Friday, 31 December 2010

Fante Asafo Flags on display in Genoa

As part of the exhibition “The Wonders of Africa: African Art from Italian Collections” that opens today at the Palazzo Ducale, Genoa, sixteen exceptional Fante Asafo flags will be on display until 5 June 2011. Drawn from an important private collection, this selection highlights the artistry of Fante flagmakers working in the first half of the twentieth century. Please do not reproduce the images below without permission.

asafo flag akra small

black tree flag small

repertorio definitivo (3) small

repertorio definitivo (9) small

repertorio definitivo (10) small

There is an excellent publication “Asafo” by Federico Carmignani that illustrates the collection and introduces new research. Text is in English and Italian. Available from the publishers here.


If you are interested in collecting Asafo flags please take a look at my earlier post on real and fake flags here and the selection in our gallery here.

Saturday, 11 December 2010

Ancestral indigo cloths of Saint-Louis

fr215 Ceremonial shawl, Senegal, early C20th. (private collection, London). Click any photo to enlarge.

To mark the current ceremonies for the 350th anniversary of Saint-Louis, Senegal, I am looking today at one of my favourite types of West African textile, the intricate resist-dyed indigo shawls that were once a speciality of Wolof women in Saint-Louis.

Since the late C16th Portuguese settlers on the Cape Verde archipelago organised enslaved weavers from the Guinea coast to produce strip woven cotton textiles that were a vital commodity in the trading strategies of Portuguese trading posts along the West African coast. The most complex of these panos (pagne, cloths) had designs inspired by Hispano-Moorish textiles from the Iberian peninsular adapted to the narrow-strip weaving tradition of West Africa. They were the design forbearers of the Mandjak weaving tradition noted in the previous post. Most of the published literature on these textiles is in Portuguese but there is an important recent article by Carlos F. Liberato “Money, Cloth-Currency, Monopoly, and Slave Trade in the rivers of Guine and the Cape Verde Islands, 1755-77,” online here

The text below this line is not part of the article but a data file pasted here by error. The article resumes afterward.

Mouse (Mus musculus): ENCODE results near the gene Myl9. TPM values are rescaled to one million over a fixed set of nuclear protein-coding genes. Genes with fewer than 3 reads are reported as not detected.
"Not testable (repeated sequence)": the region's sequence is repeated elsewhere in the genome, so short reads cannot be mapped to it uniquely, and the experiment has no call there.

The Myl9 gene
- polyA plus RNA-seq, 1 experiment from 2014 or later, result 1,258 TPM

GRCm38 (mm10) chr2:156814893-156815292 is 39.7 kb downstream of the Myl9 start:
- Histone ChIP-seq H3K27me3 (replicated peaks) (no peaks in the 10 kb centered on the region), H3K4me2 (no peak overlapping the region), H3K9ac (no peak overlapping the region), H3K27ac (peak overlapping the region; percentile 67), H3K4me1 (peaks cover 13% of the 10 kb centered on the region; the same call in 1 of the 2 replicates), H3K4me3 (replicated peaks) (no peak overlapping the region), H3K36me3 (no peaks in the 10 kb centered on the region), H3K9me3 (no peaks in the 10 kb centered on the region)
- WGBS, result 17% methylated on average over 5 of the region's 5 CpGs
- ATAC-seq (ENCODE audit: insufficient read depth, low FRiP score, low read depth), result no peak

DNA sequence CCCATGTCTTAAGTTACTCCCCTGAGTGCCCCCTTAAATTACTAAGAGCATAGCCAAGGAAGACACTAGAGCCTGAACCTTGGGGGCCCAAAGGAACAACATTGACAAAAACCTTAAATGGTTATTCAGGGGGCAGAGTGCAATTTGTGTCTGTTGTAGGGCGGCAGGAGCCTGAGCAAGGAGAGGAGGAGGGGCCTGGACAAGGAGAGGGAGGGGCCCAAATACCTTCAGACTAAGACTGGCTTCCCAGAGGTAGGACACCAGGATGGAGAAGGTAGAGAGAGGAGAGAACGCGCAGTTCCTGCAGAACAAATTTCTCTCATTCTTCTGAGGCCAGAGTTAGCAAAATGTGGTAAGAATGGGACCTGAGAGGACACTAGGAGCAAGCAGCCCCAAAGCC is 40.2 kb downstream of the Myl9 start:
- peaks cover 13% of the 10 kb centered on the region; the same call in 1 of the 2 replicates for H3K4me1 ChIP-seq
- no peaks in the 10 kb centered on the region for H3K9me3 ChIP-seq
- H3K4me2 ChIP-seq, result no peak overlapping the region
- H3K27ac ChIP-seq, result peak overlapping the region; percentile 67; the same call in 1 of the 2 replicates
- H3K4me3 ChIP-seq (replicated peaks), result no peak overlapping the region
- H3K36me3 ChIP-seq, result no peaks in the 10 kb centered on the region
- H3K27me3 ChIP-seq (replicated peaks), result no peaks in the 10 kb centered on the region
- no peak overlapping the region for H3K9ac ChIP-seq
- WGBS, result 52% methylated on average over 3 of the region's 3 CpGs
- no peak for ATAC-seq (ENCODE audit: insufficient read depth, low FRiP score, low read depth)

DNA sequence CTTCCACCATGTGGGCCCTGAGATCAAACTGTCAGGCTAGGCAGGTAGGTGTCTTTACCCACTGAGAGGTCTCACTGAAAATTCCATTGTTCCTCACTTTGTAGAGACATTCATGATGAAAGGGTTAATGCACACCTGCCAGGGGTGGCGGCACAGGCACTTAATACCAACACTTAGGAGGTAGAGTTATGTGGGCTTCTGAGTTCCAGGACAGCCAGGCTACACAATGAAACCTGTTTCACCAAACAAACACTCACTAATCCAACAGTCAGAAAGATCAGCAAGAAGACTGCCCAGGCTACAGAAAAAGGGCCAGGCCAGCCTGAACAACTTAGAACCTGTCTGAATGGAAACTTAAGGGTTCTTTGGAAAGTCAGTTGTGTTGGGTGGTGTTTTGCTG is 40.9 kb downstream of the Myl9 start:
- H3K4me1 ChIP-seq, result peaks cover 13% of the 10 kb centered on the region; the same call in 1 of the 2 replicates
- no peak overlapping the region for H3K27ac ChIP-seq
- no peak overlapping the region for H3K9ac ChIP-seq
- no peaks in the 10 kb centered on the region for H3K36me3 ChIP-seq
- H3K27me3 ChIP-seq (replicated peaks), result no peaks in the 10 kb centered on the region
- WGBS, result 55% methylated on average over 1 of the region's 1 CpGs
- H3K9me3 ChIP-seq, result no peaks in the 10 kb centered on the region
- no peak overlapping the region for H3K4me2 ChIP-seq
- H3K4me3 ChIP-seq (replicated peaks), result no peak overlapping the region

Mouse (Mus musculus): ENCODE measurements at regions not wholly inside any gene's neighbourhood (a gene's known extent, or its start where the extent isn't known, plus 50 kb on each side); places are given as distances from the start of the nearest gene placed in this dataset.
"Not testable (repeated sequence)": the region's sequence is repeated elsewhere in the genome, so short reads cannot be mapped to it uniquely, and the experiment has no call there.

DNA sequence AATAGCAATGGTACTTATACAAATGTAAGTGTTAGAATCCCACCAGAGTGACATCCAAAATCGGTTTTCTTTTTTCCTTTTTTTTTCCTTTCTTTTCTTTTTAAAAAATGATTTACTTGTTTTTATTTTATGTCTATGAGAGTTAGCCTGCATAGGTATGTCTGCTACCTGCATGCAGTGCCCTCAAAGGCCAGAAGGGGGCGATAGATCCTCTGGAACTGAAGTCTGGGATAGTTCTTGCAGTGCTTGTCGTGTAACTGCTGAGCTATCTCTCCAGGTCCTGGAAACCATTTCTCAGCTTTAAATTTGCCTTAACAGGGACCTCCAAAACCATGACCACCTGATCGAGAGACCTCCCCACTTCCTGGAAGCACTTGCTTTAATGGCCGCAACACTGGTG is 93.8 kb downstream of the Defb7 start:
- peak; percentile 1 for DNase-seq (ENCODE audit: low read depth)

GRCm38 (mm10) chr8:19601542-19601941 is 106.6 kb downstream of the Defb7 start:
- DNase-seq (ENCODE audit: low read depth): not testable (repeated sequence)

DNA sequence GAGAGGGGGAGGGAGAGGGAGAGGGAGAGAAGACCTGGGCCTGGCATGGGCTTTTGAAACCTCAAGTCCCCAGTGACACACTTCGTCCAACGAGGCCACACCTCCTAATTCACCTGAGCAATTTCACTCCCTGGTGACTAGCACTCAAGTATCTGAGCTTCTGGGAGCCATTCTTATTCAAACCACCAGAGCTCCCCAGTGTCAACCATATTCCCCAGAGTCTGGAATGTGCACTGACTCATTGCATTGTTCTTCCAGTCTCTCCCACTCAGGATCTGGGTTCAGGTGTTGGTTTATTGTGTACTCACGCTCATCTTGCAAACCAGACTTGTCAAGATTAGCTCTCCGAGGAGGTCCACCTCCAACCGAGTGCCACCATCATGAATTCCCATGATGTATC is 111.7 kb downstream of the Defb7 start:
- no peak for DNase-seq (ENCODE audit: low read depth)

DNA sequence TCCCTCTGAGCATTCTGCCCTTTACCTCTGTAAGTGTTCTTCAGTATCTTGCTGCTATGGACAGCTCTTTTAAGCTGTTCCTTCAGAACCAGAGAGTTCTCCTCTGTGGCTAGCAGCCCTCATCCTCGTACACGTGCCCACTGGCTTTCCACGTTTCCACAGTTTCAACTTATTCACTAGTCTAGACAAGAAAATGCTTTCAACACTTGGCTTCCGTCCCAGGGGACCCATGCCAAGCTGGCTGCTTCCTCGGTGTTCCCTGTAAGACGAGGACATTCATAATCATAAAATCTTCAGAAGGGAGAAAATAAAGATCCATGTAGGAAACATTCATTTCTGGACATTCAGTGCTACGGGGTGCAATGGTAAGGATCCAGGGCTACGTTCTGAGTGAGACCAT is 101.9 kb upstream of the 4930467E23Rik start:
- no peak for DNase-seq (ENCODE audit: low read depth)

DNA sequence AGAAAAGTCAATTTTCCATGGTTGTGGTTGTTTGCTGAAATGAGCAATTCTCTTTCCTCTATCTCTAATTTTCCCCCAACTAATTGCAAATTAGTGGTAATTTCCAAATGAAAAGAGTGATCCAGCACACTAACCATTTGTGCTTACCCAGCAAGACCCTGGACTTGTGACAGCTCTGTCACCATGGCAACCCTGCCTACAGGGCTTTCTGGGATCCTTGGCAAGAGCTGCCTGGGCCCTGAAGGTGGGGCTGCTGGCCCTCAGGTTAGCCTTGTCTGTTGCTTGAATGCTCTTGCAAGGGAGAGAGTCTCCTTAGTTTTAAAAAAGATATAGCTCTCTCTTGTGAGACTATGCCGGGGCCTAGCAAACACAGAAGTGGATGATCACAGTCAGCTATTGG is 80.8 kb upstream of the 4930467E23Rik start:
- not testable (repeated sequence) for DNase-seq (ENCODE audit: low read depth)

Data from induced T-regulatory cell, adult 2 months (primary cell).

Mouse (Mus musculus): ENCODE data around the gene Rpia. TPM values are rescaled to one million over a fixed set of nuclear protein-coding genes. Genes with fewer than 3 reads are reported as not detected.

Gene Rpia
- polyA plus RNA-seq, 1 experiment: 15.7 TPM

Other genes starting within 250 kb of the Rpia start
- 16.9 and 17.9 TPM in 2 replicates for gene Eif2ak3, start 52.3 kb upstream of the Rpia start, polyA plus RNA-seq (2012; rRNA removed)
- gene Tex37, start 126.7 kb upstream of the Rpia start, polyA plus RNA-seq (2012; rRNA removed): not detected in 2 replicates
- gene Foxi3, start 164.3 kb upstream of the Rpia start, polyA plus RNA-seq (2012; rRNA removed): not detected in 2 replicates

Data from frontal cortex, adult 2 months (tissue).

Af1934,0307.194 Af1934,0307.194, Beving Collection, British Museum. circa 1900.
capvert Rare view of a Cape Verde panos in use, worn at a batuque dance. Detail of a vintage postcard, circa 1905, authors collection.

The Senegalese indigo dyed cloths we are looking at here seem to have developed from attempts, perhaps in the nineteenth century or even earlier, to replicate these complex and expensive woven design using a cheaper embroidery resist technique. drawing on long established traditions of more simple tie dyed cloth patterning in the Senegambia area. Imported cotton cloth, often cut up into narrow strips for patterning, or with patterns that echoed the narrow strip designs, were embroidered by hand with intricate motifs. The cloth was then dyed in indigo, and as a final stage, the embroidered motifs cut away with a razor blade or sharp knife, to leave white designs on a blue ground.

teinture2 Illustration of embroidered resist technique. Click to enlarge. From the catalogue “Teinture, expression de la tradition en Afrique noire” (Musee de l’Impression sur Etoffes de Mulhouse, 1982)
Af1934,0307.351 British Museum photo showing various stages of production. Af1934, 0307.351

The result of this laborious and painstaking work were some of the most beautiful of West African textiles.

fr216 Ceremonial shawl, Senegal, early C20th. (private collection, London.)
fr217 Ceremonial shawl, Senegal, early C20th. (author’s collection.)

Below are a series of early C20th images from vintage postcards that show the cloths in use…..

indigo01 indigo03
indigo05 indigo06
indigo07 indigo08
indigo09 indigo10
indigo12 indigo15

Sunday, 5 December 2010

Mandjak Textiles exhibition in Saint-Louis, Senegal



“Saint-Louis du Sénégal

Salle de conférence de « La Maison Rose »

10 décembre - 31 décembre 2010
Exposition « Pagnes … Panos »

Pagnes … Panos … est une exposition itinérante de textiles d’une tradition pluriséculaire appelés « pagnes Mandjak ». Organisée par Maï Diop, designer textile française installée à Saint-Louis depuis 12 ans, cette exposition fait l’objet d’un intérêt croissant des amateurs, collectionneurs et musées. Une sélection de 4O pièces venant de Guinée Bissau, du Cap vert et du Sénégal où Saint-Louis capitale de l’élégance est très représentée, a été choisie parmi la collection de l’organisatrice.

Cette exposition se distingue par la richesse tant au plan des techniques employées que de la finesse des pagnes : supports d’affectivité, de superstitions et de noblesse, ces majestueuses étoffes sont produites par d’excellents tisserands encore aujourd’hui.

Dans le cadre des célébrations de Saint-Louis, dont l’année anniversaire des 350 ans touche à sa fin, cette exposition est une invitation à découvrir et à porter un nouveau regard sur ces textiles africains : ils ont les qualités des femmes qui en dirigent la production : l’élégance, le dynamisme, la créativité. “